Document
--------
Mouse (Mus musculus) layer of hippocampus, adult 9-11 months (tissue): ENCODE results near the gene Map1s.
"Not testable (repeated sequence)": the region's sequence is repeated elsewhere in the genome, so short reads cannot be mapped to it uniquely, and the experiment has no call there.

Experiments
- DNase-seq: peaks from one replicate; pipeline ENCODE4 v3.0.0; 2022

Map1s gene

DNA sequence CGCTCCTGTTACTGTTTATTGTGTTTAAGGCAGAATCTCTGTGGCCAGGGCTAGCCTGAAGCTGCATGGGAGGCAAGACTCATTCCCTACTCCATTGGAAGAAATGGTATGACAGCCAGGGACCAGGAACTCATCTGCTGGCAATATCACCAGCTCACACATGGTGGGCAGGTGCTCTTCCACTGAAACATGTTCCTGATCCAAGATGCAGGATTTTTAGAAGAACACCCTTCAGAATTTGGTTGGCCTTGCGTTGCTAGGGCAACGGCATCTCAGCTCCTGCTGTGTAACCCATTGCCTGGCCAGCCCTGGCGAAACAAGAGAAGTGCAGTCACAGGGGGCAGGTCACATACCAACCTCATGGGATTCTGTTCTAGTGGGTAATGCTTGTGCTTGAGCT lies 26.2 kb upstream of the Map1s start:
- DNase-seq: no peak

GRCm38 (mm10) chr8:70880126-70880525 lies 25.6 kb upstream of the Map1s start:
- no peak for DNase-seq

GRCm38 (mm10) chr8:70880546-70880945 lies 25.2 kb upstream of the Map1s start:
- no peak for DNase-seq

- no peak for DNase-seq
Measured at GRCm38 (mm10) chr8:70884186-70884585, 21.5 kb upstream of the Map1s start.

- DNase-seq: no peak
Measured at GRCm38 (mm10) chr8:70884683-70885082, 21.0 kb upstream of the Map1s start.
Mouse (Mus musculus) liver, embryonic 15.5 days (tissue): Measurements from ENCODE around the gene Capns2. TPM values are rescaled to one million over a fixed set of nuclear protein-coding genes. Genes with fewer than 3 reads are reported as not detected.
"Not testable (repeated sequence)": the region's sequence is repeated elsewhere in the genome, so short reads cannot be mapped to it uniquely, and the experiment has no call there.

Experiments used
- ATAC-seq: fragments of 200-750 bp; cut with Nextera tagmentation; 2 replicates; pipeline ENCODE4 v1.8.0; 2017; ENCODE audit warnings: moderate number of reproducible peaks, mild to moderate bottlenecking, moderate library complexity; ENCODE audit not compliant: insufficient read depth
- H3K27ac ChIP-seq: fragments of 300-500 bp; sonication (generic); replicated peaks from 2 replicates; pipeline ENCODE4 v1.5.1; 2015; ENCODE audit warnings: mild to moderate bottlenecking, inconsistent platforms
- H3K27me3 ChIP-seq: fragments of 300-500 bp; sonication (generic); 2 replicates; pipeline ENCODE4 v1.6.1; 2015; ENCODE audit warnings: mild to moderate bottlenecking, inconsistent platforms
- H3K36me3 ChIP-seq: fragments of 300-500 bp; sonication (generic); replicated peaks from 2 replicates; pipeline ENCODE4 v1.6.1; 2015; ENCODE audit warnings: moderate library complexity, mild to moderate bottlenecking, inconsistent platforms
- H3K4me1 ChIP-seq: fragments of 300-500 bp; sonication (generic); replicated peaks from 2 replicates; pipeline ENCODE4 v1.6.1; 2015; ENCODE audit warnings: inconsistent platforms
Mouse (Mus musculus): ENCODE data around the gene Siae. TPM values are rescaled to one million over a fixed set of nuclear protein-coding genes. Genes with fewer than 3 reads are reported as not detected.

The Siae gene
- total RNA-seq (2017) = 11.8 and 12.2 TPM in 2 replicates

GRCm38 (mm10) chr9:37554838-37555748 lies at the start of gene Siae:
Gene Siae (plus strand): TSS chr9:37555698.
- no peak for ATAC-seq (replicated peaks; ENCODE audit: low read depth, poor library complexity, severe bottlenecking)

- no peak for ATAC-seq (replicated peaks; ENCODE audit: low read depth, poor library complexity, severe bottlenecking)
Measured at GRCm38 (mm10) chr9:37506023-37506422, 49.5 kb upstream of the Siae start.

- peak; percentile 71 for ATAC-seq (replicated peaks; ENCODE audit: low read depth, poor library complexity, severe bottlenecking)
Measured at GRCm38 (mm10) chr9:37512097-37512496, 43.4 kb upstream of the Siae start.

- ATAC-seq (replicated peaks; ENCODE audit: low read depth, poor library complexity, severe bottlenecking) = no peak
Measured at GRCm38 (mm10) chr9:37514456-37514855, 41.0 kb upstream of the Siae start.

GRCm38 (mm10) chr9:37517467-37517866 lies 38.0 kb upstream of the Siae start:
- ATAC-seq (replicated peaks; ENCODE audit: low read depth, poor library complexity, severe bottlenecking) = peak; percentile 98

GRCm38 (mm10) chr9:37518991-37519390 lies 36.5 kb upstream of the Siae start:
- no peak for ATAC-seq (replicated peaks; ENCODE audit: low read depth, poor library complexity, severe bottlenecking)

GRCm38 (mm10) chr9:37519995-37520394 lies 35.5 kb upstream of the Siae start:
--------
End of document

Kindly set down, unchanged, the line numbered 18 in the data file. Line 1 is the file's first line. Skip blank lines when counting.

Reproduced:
Experiments used